It’s October. The chances for me to pull off even a minor bicycle tour before the end of the year are getting slim. I’ve been wanting to do a Willamette Valley ride for a bit, ever since it seemed okay to pull off something in these pandemic times. Then came the fires, the extremely bad air quality, and some rain. My plan to do it in September evaporated. Yes, there’s still some nice days ahead, but the days themselves are getting short. Plus I’m going to be out of town a couple times in the next few weeks, and when I’m not, I need to light a fire under my ass and get some stuff done before the holidays. So, I’m okay with pushing the tour into 2021. Maybe I’ll still get in a bike camping trip, but that depends.*
There’s another reason why I’m okay for postponing a bike tour: I’m out of shape. It’s no secret that I haven’t been riding my bike as much as I should. The whole dumpster fire known as 2020 is more conducive for lying in a fetal position than going outside. So my base fitness has plummeted. I’ve definitely felt it when I’ve done a thirty-or-so mile ride, so I don’t know how I’d pull off a string of days at 40 to 60 miles each.
I know there’s some people out there who would get ready for a bike tour by riding more before it, building up to the mileage they’d be doing. I never did that. I just relied on my basic core fitness from bike commuting and riding everywhere. I might take it easy on the first day or two until I worked myself into the stamina of pulling off 60 mile days. But that core fitness has left me. I don’t have a job to commute to anymore, since whatever work I have can be done at home. This is great for pandemic times, and probably would be okay if I was a “workout at home” type. But my working out has strictly come from cycling.
It’s of course ironic: Three years ago, I had a twelve-mile roundtrip bicycle commute from my house in Woodlawn (NE) to the Hawthorne Hostel (SE.) I resented the job I had to go to. Having to be at work at 8 AM definitely didn’t help**. Then I’d return to a lonely house that I increasingly resented. The route became stale, only getting exciting when I had a chance to mix it up when I had an afternoon shift. But in the end I wasn’t necessarily wishing for a more exciting bike commute, I was wishing for a shorter bike commute. When I started to go out with Emee in 2017, I ended up staying at her house a bunch on mornings I had to work at the hostel, as it was half the distance. Then I quit the hostel, moved in with Emee, and had no bike commute.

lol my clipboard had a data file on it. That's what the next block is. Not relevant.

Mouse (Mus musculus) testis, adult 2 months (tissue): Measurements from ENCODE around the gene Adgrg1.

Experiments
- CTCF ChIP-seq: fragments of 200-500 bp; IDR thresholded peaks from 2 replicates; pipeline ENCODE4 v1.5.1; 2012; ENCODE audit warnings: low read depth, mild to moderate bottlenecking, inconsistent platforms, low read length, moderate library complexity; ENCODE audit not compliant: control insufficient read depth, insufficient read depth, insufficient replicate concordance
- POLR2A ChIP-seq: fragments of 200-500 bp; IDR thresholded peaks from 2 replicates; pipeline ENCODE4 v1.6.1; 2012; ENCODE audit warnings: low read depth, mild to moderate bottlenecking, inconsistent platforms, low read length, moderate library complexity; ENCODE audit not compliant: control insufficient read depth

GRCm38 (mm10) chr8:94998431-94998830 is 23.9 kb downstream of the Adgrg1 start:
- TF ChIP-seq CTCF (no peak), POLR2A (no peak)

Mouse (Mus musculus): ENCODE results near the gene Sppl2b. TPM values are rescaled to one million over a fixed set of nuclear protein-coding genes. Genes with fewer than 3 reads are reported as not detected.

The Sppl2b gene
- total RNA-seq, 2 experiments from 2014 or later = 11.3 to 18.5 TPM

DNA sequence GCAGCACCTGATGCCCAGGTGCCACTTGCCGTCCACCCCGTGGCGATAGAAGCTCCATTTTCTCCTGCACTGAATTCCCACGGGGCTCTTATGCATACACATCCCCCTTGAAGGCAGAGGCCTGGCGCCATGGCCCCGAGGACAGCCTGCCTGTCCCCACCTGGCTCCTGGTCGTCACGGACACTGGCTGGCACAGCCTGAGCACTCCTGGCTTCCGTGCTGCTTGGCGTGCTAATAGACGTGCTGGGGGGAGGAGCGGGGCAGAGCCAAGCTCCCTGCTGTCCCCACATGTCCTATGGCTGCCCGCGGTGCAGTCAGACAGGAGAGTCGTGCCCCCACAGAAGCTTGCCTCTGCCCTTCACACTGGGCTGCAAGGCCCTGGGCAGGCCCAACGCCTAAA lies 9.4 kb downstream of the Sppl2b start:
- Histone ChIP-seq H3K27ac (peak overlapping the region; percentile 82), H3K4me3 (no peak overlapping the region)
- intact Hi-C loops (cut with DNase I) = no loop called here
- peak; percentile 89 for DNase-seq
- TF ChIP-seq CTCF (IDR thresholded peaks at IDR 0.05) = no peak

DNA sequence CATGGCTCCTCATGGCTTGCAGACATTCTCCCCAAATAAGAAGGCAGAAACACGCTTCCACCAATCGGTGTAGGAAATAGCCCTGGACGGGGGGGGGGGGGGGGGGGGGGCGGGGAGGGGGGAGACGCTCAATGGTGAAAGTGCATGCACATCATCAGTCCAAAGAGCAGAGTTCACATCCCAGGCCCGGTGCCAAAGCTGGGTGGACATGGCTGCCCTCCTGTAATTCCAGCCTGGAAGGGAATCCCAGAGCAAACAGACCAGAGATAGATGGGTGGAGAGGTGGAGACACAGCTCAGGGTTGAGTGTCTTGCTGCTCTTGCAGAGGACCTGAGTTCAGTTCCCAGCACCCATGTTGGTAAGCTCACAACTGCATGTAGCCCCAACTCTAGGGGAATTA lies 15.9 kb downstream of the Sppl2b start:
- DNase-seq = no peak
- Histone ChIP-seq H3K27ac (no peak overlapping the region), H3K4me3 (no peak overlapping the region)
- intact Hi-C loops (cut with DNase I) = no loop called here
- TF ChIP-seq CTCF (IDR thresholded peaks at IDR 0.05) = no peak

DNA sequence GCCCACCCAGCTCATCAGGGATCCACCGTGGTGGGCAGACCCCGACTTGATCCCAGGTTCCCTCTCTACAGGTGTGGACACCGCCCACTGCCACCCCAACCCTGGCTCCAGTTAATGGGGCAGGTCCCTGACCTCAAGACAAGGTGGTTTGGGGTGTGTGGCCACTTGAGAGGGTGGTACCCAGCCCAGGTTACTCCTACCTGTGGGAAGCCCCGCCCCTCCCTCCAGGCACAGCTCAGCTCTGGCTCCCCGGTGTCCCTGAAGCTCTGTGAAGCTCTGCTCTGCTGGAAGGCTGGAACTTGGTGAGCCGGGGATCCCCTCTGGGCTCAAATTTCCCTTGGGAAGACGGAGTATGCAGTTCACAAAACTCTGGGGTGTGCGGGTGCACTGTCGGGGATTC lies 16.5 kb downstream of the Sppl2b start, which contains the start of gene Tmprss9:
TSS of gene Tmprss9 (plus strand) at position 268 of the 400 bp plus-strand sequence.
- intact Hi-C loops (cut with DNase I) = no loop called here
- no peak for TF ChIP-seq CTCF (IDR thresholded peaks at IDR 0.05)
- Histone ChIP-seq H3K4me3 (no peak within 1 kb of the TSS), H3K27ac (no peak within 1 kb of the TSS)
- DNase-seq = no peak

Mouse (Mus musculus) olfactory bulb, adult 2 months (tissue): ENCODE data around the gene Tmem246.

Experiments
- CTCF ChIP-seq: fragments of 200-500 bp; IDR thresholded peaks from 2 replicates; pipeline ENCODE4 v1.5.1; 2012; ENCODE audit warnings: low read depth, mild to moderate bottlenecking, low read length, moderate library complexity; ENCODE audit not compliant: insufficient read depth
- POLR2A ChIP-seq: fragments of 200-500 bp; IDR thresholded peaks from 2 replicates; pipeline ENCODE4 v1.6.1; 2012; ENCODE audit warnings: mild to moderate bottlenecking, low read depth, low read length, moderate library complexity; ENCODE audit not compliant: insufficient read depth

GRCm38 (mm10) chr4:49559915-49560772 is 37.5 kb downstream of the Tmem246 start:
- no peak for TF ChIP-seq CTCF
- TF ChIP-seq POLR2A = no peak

Now there are times wish I had a twelve-mile roundtrip bike commute again, though not that Woodlawn-to-Hawthorne circuit I did for almost five years. (I can get nostalgic about other bike commutes, though.) Or at least have a regular excuse to bike. Sure, I can just “go on a bike ride” anytime I wish, but I have to motivate myself to do it. (See above about dumpster fires and fetal positions.) There’s something about obligation forcing you to do something. Sure, I’d probably resent it eventually,*** but I’d still have that base fitness level to tackle longer rides.
So now I have to push myself. Thankfully the Three Speed October Challenge has been getting me out there. I’ve taken a ride pretty much every day. I need to keep this up into winter, as the shorter damper days will be tough at first. But if I can just push myself enough and not let up, I think I can do it. And if the day is too wet, I can always take a long walk…
**As such, I usually got to work around 8:15.
***Years ago I was in conversation I knew about her bike commute of ten miles (one way). I commented that it seemed like a long commute, but she appreciated it because at ten miles it truly felt like a “bike ride”. And eventually I got what she was saying. My three mile ride from Emee’s to the hostel felt like nothing, my six mile ride from Woodlawn felt like a chore, too short yet too long. Maybe if I had a longer ride I’d have a better mental outlook for the work day? (Answer to myself: Probably not.)